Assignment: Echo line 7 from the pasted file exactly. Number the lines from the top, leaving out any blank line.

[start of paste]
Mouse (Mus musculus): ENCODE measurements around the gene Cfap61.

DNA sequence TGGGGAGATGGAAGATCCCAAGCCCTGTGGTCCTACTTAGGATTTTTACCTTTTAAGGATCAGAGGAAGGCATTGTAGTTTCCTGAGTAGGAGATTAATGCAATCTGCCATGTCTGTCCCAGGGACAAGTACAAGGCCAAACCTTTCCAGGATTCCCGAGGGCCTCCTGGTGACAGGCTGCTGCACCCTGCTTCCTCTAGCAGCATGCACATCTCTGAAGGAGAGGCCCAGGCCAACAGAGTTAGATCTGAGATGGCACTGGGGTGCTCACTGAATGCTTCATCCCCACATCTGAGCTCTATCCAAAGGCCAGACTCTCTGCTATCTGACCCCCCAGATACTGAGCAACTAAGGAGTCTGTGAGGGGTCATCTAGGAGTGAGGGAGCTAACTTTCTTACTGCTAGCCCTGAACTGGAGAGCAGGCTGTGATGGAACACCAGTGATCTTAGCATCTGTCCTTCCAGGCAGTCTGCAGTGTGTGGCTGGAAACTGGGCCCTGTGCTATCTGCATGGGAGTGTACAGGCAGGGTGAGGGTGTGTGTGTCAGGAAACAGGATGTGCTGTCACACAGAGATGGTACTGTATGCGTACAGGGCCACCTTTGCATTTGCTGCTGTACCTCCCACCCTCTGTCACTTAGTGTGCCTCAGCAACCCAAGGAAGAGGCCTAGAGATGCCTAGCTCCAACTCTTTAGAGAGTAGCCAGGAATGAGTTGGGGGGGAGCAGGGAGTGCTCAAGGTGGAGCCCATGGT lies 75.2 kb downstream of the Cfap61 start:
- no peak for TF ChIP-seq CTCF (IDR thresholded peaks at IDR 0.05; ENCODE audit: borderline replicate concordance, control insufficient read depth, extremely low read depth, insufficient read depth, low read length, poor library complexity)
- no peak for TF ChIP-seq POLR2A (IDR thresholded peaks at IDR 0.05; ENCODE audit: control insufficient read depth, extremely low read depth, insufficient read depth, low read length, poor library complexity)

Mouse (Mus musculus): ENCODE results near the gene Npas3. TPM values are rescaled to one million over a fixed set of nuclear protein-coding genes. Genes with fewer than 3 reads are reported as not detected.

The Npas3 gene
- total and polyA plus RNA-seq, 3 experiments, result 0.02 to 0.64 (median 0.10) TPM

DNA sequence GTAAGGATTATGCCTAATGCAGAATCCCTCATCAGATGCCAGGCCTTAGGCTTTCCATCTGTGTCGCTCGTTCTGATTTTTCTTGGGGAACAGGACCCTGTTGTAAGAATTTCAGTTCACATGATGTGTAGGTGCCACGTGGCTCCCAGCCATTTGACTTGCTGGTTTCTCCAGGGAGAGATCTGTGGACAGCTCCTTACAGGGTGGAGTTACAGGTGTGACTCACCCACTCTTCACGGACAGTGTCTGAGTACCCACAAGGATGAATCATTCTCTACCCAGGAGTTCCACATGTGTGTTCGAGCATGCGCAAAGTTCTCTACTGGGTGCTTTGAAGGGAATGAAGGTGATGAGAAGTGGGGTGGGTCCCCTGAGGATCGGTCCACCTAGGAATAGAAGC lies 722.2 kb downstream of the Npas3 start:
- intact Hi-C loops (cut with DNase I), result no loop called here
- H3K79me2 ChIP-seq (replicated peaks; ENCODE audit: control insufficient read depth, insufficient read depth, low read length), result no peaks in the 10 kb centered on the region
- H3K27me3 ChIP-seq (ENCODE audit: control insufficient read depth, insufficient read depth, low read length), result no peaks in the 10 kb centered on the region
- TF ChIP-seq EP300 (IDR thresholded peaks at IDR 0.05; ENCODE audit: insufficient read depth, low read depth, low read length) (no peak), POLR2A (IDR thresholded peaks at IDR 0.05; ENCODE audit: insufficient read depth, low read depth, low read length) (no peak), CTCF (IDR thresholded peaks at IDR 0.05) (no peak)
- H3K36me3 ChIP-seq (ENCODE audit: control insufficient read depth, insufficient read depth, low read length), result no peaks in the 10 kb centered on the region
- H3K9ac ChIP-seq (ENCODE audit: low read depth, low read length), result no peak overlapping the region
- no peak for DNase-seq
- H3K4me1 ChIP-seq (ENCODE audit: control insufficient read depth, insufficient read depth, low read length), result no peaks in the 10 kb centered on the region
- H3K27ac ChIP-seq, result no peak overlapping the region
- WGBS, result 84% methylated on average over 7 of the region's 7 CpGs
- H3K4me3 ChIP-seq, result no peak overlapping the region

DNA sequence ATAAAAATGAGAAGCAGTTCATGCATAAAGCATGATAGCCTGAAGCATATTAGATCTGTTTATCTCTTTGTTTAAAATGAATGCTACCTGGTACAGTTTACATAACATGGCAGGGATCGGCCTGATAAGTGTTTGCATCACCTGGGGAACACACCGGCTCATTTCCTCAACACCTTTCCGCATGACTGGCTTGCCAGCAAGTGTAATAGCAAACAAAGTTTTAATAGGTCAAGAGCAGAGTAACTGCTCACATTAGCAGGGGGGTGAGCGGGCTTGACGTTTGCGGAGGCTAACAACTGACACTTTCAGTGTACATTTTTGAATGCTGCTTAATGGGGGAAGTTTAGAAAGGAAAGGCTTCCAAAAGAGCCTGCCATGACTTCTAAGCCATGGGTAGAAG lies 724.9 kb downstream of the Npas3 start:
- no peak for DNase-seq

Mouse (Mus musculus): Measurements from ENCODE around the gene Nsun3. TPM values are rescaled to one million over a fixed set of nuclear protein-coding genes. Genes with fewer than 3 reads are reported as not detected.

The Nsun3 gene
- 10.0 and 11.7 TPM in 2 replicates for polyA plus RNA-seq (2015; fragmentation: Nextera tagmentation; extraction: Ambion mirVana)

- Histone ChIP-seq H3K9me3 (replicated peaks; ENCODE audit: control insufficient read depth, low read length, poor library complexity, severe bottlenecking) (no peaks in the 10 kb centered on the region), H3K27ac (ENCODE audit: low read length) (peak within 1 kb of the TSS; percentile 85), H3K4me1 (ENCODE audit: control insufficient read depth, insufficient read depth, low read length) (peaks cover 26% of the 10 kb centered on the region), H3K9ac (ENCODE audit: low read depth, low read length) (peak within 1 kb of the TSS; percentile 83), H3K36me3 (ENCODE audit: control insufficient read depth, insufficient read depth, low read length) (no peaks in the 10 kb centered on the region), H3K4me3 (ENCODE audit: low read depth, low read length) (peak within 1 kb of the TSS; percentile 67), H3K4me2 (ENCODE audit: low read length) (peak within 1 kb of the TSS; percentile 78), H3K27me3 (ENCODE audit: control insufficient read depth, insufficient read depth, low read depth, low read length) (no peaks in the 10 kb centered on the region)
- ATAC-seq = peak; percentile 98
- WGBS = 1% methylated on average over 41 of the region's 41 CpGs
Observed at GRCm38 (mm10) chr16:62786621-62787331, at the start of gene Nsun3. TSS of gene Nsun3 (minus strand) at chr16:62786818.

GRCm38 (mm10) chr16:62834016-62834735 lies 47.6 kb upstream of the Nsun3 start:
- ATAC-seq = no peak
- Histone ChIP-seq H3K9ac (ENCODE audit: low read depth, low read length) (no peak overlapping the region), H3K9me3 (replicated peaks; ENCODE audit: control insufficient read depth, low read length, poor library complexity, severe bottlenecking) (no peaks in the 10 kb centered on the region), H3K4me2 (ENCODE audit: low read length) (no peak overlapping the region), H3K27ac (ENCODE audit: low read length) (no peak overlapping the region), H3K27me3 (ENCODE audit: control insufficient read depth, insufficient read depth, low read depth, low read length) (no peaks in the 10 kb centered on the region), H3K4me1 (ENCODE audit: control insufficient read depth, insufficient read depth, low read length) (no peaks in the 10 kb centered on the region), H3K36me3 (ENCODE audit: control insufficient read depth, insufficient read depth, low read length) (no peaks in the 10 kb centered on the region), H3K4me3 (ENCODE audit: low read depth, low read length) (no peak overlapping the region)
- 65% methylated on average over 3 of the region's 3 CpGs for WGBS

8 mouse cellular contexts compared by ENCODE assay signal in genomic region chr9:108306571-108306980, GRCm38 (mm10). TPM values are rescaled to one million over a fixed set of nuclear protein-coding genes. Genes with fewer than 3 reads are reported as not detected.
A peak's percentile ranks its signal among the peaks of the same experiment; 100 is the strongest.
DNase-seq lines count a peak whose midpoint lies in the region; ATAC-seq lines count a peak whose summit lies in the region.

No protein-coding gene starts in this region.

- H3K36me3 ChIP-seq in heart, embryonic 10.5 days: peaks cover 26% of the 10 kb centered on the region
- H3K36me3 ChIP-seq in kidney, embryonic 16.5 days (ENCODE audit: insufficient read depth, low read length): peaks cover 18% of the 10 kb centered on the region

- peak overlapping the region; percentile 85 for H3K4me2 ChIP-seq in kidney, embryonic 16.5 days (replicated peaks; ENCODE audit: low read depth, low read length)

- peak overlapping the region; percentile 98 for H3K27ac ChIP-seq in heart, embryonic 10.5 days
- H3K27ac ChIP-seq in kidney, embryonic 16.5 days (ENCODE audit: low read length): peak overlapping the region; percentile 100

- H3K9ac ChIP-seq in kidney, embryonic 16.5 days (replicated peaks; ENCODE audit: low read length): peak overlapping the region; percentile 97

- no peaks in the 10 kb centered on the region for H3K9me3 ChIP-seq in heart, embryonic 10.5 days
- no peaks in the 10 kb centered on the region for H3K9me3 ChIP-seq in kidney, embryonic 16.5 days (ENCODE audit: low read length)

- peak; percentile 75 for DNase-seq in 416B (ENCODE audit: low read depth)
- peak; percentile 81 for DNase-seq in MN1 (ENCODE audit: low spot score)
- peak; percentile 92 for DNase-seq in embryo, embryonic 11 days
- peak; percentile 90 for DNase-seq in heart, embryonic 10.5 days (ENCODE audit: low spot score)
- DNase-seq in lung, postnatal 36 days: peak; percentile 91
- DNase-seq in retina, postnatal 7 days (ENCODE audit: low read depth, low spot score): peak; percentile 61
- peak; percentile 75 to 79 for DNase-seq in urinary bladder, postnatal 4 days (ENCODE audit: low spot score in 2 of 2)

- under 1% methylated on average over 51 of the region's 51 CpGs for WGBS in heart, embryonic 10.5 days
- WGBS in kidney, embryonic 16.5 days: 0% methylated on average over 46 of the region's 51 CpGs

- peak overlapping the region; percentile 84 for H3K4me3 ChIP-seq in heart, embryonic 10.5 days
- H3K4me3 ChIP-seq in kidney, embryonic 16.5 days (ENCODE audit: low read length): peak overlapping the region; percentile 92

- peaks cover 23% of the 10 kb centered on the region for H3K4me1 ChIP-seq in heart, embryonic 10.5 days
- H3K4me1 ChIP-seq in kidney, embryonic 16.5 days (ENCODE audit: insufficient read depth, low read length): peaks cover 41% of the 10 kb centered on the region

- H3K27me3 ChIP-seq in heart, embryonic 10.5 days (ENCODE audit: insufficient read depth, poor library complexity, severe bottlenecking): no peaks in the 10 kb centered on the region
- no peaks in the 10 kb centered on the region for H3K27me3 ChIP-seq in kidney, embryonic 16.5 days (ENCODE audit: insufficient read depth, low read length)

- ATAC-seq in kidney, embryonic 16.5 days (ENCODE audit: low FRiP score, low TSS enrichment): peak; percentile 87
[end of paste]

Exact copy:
- total and polyA plus RNA-seq, 3 experiments, result 0.02 to 0.64 (median 0.10) TPM